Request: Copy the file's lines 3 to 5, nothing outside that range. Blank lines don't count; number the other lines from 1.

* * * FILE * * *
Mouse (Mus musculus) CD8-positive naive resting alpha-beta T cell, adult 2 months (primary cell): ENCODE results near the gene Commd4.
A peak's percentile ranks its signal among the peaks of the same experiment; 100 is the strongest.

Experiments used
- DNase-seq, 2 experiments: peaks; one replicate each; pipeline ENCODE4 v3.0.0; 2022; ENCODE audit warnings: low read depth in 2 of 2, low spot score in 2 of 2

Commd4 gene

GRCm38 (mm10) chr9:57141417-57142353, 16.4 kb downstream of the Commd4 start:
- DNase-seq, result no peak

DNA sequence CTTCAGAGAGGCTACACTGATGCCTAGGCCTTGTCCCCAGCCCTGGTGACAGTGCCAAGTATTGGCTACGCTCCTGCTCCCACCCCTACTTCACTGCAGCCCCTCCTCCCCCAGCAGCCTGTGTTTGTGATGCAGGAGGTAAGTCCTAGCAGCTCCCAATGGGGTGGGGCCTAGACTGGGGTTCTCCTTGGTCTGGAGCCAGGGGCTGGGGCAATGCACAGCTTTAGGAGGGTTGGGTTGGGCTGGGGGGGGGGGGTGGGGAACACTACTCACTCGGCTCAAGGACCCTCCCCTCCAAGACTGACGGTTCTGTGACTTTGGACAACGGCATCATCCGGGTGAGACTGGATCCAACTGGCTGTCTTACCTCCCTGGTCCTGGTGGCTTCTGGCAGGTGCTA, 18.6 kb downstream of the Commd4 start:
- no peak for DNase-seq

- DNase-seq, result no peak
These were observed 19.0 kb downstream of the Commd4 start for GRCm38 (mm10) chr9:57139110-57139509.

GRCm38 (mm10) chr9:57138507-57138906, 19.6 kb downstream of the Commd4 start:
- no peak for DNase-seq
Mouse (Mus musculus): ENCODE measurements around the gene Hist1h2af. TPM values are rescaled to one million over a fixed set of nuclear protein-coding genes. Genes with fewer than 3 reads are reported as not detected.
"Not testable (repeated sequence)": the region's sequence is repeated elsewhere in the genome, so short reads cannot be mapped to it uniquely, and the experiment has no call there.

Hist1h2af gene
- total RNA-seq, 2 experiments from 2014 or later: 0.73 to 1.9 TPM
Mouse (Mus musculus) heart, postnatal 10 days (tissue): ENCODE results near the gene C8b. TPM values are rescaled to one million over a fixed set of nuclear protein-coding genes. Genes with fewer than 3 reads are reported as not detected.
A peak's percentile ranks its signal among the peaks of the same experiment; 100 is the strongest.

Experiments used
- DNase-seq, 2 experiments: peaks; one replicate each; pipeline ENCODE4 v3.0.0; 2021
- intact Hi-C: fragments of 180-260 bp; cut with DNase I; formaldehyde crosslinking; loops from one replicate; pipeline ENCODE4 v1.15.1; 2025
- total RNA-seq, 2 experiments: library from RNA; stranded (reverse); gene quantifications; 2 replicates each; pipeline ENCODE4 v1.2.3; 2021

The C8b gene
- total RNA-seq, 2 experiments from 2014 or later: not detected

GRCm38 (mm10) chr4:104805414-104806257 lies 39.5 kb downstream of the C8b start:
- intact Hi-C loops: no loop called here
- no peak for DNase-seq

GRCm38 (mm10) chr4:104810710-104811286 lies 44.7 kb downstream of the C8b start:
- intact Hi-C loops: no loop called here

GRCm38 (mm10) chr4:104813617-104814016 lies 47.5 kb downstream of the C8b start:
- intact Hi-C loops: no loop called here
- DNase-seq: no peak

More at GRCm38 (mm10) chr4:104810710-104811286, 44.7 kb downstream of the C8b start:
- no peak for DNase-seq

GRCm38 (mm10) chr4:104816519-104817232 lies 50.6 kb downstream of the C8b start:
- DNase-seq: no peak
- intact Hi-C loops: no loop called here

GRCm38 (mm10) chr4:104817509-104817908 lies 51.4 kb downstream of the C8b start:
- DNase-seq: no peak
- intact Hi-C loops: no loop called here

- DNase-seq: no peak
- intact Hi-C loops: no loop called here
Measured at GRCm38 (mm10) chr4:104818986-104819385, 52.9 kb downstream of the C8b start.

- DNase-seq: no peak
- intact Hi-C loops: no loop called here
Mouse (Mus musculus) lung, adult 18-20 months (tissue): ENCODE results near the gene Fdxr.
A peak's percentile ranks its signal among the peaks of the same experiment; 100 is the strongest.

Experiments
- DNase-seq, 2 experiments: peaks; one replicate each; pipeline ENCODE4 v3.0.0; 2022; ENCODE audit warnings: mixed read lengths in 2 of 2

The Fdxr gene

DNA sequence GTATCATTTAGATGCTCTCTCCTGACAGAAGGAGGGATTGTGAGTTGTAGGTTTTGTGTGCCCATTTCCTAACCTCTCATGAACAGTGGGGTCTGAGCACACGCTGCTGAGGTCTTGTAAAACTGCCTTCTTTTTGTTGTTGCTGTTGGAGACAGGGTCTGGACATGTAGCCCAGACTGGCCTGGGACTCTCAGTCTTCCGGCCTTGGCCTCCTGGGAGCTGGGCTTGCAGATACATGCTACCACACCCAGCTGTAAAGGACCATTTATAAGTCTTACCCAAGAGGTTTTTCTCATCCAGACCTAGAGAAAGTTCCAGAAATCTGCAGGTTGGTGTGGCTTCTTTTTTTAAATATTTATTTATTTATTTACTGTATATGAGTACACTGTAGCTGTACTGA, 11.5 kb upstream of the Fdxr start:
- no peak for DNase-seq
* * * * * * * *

Experiments used
- DNase-seq, 2 experiments: peaks; one replicate each; pipeline ENCODE4 v3.0.0; 2022; ENCODE audit warnings: low read depth in 2 of 2, low spot score in 2 of 2

Commd4 gene